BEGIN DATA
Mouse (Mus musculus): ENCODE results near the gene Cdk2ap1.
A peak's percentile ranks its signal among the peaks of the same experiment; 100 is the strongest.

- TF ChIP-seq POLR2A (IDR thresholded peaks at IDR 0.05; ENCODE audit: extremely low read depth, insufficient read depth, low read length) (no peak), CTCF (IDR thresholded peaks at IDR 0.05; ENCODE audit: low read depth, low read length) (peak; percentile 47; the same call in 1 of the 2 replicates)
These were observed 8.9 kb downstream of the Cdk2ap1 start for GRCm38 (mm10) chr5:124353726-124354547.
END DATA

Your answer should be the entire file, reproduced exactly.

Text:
Mouse (Mus musculus): ENCODE results near the gene Cdk2ap1.
A peak's percentile ranks its signal among the peaks of the same experiment; 100 is the strongest.

- TF ChIP-seq POLR2A (IDR thresholded peaks at IDR 0.05; ENCODE audit: extremely low read depth, insufficient read depth, low read length) (no peak), CTCF (IDR thresholded peaks at IDR 0.05; ENCODE audit: low read depth, low read length) (peak; percentile 47; the same call in 1 of the 2 replicates)
These were observed 8.9 kb downstream of the Cdk2ap1 start for GRCm38 (mm10) chr5:124353726-124354547.